Even such positive incentives may not work to persuade an Iran fearful of Israeli, Arab, or U.S. attack to give up working on the ultimate deterrent to such threats, but its worth a try and has a greater chance of working than punitive pressure, Eland concludes.
Carrots Likely Better than Sticks in Iran Dealings, by Ivan Eland (12/15/10) Spanish Translation
Video: Ivan Eland on Russia, Wikileaks, and the START Treaty (Al Jazeera Inside Story, 12/2/10)
The Empire Has No Clothes: U.S. Foreign Policy Exposed, by Ivan Eland
Partitioning for Peace: An Exit Strategy for Iraq, by Ivan Eland
Thanks to a generous donor who has offered to match every donation made in response to the Independent Institutes year-end online donation drive, all such donations received between now and the end of the month will be doubled! Your support allows the Institute to do what it does bestproduce research, publications, events, and media programs that further the ideas of liberty! Dont pass up the opportunity to have the impact of your contribution doubled while every dollar counts towards our challenge match. To give a year-end gift, please click here.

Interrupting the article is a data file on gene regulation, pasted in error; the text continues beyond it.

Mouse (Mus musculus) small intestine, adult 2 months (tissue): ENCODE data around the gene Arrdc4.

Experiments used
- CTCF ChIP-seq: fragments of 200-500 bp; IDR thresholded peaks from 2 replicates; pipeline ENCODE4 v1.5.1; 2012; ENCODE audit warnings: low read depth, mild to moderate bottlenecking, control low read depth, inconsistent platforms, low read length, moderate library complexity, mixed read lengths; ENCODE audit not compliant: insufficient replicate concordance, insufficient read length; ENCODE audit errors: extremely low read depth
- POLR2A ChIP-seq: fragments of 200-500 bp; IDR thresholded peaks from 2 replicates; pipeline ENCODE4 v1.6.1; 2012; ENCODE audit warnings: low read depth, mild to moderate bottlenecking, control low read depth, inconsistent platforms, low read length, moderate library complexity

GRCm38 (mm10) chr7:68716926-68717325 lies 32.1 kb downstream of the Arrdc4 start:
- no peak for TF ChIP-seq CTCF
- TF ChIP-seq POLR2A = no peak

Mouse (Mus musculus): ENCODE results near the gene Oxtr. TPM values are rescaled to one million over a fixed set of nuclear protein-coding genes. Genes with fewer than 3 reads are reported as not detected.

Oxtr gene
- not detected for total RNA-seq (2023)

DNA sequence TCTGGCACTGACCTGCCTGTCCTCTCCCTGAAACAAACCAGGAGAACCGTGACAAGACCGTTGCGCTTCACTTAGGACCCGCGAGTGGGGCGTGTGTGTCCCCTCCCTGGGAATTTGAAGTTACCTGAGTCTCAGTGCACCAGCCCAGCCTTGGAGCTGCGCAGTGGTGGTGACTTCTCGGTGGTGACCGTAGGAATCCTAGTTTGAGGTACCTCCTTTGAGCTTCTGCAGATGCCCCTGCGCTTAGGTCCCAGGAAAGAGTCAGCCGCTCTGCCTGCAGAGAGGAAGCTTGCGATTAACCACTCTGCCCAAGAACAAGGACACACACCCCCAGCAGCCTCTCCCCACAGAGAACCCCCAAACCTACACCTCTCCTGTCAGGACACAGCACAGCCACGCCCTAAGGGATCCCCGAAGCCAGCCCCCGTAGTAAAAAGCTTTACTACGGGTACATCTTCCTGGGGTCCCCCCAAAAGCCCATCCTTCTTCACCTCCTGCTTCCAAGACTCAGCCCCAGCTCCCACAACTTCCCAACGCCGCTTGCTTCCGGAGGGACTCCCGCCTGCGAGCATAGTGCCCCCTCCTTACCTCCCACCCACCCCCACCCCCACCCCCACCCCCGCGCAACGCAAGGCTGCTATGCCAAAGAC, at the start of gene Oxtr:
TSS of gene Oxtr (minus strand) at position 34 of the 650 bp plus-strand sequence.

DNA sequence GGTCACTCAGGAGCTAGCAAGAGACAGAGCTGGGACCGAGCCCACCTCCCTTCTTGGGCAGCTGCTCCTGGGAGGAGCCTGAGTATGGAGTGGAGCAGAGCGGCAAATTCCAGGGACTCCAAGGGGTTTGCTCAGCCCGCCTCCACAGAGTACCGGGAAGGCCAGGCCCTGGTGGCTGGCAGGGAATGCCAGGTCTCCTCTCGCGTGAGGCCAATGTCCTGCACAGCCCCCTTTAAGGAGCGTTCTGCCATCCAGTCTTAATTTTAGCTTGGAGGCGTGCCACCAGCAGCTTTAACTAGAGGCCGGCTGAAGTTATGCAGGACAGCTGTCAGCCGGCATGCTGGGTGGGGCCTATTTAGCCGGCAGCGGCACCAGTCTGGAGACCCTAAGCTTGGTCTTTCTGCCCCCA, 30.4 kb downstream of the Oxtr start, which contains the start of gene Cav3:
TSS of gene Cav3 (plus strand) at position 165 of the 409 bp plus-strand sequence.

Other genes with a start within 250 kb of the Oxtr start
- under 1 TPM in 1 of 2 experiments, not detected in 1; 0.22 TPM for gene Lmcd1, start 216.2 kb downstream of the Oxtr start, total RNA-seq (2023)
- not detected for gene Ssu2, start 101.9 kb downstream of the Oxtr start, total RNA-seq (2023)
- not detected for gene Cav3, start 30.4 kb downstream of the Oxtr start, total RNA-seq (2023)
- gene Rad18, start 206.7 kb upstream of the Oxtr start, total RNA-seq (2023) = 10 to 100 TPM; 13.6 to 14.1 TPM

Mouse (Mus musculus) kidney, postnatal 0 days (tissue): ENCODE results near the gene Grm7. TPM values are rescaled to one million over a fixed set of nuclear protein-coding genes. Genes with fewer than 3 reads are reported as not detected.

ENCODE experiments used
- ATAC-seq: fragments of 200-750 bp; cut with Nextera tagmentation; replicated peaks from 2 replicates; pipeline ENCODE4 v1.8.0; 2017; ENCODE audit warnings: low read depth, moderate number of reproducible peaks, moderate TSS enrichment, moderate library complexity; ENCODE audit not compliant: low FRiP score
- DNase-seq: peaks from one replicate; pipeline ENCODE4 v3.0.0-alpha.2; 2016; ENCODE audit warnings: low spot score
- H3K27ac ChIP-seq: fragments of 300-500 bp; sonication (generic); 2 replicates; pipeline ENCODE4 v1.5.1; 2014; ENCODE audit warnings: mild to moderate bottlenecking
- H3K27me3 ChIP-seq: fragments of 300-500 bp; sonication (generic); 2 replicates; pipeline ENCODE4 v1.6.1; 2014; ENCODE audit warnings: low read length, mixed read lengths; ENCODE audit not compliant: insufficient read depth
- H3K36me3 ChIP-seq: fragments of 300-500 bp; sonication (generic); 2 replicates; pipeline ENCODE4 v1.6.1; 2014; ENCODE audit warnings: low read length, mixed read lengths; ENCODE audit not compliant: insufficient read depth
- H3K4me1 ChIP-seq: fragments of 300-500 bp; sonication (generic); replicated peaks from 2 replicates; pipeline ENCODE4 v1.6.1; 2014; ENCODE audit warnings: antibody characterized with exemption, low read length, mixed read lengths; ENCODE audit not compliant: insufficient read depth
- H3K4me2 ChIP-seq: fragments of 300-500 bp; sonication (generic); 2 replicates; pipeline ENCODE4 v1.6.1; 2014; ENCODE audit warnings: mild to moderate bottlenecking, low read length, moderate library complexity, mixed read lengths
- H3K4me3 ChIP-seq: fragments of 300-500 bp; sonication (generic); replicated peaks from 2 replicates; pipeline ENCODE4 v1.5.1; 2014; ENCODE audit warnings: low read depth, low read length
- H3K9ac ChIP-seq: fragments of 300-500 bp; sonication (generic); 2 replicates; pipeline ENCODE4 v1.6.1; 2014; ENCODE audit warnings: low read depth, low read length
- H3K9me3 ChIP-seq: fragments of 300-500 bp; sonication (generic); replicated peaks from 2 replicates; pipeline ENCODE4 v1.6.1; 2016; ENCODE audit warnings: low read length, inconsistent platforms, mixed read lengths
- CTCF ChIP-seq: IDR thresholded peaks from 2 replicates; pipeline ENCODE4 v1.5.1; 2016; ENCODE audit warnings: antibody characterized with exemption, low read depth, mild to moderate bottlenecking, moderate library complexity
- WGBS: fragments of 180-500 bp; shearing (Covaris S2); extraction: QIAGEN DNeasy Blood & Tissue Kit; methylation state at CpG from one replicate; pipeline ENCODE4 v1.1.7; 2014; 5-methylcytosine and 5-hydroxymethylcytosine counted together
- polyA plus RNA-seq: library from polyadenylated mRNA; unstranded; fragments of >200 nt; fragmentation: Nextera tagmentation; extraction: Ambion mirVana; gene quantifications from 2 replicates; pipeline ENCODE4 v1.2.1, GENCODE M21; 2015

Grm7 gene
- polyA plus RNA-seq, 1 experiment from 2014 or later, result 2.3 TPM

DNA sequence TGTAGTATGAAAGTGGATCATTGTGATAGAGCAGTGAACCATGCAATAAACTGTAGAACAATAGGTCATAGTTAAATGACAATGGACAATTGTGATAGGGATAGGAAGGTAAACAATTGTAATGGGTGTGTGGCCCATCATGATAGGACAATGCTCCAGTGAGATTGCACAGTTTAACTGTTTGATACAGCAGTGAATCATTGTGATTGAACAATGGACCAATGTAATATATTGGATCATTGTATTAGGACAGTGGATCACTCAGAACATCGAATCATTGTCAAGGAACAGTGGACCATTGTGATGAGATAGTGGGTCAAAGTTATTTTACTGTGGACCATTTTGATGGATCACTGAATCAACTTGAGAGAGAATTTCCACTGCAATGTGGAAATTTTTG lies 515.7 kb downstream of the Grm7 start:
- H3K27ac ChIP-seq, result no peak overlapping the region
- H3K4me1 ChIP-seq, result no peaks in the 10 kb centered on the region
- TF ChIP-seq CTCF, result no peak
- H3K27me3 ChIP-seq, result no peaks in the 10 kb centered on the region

Thank you in advance for your support, and happy holidays!
New Blog Posts
From The Beacon:
- Obama Seeks Death Panels by Regulation, by David Theroux (12/26/10)
- Jurors Moral Duty, by Mary Theroux (12/23/10)
- States Without Income Taxes Gain Representatives, by Randall Holcombe (12/22/10)
- Has the Federal Government Oerleaped Its Constitutional Limits and Grown Too Big? by Robert Higgs (12/21/10)
From MyGovCost Blog:
- Closing the Books on the Worst Congress, by David Theroux (12/26/10)
- The Debt-Inflation Cycle and the Global Financial Crisis, by Emily Skarbek (12/22/10)
- U.S. Government Liabilities Leaped $2 Trillion in Fiscal 2010, by David Theroux (12/21/10)
- What This Years Deficit Is Worth, by Craig Eyermann (12/21/10)